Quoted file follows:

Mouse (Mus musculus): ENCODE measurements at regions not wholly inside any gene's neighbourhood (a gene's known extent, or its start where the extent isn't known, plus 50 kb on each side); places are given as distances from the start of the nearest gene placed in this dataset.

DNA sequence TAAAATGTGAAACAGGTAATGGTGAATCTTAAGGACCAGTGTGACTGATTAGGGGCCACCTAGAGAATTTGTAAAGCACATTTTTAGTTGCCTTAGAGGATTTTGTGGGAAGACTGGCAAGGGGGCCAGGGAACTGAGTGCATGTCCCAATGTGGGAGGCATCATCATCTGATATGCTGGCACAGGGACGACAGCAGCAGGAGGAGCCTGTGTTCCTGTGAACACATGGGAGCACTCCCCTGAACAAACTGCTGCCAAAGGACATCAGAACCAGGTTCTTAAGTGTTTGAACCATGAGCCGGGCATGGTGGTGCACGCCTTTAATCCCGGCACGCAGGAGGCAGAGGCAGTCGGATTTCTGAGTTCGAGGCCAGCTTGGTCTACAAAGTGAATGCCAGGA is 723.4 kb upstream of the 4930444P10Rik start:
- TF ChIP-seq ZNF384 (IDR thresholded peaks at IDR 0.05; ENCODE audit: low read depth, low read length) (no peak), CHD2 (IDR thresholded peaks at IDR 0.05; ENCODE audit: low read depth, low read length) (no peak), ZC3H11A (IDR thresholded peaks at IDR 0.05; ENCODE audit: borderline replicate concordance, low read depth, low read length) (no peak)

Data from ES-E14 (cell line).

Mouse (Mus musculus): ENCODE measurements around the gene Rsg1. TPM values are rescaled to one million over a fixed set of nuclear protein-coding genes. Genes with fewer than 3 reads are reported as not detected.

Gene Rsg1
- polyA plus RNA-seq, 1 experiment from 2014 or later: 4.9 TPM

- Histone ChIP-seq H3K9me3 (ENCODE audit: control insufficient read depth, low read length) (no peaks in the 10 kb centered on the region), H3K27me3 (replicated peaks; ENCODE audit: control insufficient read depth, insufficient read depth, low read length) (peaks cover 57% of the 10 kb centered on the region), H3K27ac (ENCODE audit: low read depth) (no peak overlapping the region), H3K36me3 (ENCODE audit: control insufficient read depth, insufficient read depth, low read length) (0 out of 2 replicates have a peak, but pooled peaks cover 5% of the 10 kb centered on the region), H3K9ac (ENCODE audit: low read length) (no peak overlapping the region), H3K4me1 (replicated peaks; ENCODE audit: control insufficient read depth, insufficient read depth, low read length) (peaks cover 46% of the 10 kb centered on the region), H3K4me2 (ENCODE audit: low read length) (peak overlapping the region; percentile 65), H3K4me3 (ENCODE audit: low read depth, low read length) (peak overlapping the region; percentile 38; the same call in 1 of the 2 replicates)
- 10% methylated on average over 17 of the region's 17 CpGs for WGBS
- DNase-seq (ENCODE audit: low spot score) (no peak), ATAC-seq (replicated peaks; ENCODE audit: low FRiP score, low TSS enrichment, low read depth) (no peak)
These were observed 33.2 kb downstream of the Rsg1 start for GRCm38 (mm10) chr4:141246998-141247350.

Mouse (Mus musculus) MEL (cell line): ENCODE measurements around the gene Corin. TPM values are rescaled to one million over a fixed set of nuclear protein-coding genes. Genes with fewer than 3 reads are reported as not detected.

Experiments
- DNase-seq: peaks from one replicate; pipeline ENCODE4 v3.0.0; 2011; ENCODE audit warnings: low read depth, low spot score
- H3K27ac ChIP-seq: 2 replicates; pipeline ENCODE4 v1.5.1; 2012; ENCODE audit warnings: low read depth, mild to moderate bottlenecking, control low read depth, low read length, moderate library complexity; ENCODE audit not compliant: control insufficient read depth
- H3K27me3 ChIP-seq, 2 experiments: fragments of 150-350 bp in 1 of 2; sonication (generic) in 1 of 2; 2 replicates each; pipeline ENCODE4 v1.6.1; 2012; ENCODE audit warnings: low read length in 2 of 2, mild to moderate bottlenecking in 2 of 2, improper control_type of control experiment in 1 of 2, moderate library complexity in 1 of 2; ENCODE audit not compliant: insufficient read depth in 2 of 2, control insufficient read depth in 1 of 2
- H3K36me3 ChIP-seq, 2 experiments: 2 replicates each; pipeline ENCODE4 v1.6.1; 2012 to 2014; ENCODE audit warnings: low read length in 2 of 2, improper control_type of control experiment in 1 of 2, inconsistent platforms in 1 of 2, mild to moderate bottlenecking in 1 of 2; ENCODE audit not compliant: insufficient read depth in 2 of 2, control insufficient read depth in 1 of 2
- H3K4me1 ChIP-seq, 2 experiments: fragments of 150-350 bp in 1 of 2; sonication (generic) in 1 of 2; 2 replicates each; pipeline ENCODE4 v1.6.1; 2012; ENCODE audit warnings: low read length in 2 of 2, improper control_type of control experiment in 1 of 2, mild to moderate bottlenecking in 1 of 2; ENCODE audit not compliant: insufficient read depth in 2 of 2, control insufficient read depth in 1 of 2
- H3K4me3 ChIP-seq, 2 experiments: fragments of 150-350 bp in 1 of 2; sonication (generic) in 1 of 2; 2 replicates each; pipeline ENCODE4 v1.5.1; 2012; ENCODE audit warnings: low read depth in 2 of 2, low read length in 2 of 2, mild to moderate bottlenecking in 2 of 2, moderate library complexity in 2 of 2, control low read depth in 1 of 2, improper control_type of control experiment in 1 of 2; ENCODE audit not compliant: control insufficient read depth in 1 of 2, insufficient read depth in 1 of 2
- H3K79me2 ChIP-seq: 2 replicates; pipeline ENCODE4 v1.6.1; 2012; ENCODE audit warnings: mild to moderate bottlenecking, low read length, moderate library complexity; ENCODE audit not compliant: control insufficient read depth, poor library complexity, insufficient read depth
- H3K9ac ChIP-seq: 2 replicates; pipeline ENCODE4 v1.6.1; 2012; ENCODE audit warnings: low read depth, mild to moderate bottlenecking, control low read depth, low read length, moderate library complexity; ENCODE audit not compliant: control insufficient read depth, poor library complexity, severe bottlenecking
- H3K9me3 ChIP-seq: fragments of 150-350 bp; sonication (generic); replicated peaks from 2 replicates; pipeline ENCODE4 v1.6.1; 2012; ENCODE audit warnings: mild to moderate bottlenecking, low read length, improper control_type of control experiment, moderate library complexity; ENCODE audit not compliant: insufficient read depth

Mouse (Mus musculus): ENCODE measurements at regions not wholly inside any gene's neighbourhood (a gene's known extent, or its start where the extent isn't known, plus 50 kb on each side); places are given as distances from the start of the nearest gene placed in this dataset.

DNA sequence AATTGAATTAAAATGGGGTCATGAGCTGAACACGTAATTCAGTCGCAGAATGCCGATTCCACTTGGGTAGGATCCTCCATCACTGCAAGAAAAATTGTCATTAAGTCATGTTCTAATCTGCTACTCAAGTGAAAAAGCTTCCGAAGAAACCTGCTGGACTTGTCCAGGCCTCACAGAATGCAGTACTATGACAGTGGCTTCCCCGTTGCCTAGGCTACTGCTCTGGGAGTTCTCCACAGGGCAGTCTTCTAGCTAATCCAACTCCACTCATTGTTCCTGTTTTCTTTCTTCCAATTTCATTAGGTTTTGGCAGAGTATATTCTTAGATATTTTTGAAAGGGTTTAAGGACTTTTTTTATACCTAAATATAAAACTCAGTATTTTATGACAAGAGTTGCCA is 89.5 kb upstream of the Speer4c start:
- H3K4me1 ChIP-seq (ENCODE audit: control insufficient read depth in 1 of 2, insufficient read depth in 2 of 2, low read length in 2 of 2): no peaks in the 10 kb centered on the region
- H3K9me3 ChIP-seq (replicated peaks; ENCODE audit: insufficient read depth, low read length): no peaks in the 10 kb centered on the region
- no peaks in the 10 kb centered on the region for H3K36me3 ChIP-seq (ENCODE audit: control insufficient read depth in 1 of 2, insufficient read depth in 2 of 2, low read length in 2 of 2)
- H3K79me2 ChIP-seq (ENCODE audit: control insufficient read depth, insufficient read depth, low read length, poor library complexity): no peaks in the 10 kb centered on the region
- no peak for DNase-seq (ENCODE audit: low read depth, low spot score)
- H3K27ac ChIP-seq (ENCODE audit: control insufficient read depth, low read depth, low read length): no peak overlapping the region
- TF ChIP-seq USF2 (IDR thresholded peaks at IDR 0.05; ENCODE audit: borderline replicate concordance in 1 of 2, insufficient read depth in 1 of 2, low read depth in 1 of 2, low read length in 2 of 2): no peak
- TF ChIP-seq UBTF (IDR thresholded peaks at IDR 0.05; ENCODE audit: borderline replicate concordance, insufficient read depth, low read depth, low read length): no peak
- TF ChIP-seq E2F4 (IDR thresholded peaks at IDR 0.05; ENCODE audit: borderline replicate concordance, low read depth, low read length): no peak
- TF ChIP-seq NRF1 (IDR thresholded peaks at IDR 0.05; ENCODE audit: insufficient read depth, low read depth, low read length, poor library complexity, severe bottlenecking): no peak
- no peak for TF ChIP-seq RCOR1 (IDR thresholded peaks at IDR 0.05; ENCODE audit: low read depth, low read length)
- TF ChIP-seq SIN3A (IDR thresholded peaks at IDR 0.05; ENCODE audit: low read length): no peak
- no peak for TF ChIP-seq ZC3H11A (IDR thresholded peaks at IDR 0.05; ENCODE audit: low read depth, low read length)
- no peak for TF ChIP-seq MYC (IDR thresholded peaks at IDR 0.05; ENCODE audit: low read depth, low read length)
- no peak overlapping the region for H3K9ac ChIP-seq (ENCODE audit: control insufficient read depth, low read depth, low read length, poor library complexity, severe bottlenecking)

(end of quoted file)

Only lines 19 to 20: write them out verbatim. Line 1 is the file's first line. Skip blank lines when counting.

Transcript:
- H3K4me3 ChIP-seq, 2 experiments: fragments of 150-350 bp in 1 of 2; sonication (generic) in 1 of 2; 2 replicates each; pipeline ENCODE4 v1.5.1; 2012; ENCODE audit warnings: low read depth in 2 of 2, low read length in 2 of 2, mild to moderate bottlenecking in 2 of 2, moderate library complexity in 2 of 2, control low read depth in 1 of 2, improper control_type of control experiment in 1 of 2; ENCODE audit not compliant: control insufficient read depth in 1 of 2, insufficient read depth in 1 of 2
- H3K79me2 ChIP-seq: 2 replicates; pipeline ENCODE4 v1.6.1; 2012; ENCODE audit warnings: mild to moderate bottlenecking, low read length, moderate library complexity; ENCODE audit not compliant: control insufficient read depth, poor library complexity, insufficient read depth